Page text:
However, as we noted before, the risk that Portugal will be forced - sooner or later - to tap the €750 billion eurozone rescue fund remains huge. The country has to raise around €20 billion on the markets this year to refinance its liabilities. The yield on its ten-year bonds reached 7% a few days ago, despite the ECB stepping up its purchase of Portuguese debt, and the question is what is to stop it from rising again.
So the worry is that today's auction is an exception. It's probably not a coincidence that reports of eurozone finance ministers considering a top-up to the the eurozone rescue fund emerged the day before Portugal's bond auction (assuring investors of the EU's fire power). EU Economic Affairs Commissioner Olli Rehn even wrote an op-ed on the topic in today's FT. In addition, the Japanese government - in what can be seen, primarily, as a political response to China - has announced that it will buy 20% of the bonds to be issued by the European Financial Stability Facility at the end of this month, perhaps another calming factor.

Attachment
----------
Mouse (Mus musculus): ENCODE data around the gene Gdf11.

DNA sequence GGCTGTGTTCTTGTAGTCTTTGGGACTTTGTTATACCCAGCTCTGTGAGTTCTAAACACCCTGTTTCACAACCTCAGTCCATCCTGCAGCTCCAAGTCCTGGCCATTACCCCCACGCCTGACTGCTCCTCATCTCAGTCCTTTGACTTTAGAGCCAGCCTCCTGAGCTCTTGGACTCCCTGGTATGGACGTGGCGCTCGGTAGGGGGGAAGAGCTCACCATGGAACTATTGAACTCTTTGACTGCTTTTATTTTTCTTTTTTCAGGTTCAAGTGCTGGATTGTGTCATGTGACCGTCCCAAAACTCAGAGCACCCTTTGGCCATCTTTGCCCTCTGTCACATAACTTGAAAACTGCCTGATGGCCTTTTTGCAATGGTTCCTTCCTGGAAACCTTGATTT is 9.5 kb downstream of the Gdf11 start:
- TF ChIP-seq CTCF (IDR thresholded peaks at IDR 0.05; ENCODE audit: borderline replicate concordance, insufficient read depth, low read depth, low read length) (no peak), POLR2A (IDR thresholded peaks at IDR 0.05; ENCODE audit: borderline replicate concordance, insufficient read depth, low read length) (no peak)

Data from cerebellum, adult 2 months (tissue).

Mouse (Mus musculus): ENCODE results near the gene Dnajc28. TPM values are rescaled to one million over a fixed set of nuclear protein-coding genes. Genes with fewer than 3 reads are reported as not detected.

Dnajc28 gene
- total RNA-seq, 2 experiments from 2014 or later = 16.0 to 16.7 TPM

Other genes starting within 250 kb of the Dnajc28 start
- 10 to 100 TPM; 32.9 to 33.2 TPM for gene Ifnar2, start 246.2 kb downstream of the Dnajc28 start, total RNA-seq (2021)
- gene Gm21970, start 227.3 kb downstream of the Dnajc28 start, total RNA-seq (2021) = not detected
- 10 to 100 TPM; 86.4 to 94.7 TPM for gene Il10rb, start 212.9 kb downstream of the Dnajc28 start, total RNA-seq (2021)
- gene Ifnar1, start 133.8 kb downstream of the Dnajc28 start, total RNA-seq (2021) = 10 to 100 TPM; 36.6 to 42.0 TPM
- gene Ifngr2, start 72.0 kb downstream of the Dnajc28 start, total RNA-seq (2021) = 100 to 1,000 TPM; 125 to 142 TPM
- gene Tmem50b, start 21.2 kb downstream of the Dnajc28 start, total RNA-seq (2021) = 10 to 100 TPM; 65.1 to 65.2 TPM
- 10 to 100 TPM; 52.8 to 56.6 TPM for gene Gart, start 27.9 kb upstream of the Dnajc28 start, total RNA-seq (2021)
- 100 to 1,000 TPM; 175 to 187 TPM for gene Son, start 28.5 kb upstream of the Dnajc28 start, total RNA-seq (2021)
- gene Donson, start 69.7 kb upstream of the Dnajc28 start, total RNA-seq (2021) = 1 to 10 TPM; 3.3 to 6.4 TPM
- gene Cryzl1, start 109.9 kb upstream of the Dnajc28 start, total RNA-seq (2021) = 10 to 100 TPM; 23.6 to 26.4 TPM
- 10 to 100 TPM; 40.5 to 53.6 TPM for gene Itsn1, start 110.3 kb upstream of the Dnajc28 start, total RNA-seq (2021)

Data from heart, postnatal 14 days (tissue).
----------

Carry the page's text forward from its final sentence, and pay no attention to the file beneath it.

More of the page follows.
So this is positive, but probably temporary. Unless Portugal gets a sudden economic break before the next auction, it may be forced to accept higher interest rates than this time around, making the situation even more unustainable. This is why Alan McQuaid of Bloxham Stockbrockers bluntly says,
Portugal is practically dead alreadyNo surprise, then, that today's FT Deutschland suggests that a bail-out package of between €50 billion and €100 billion for Portugal is already being prepared in Brussels....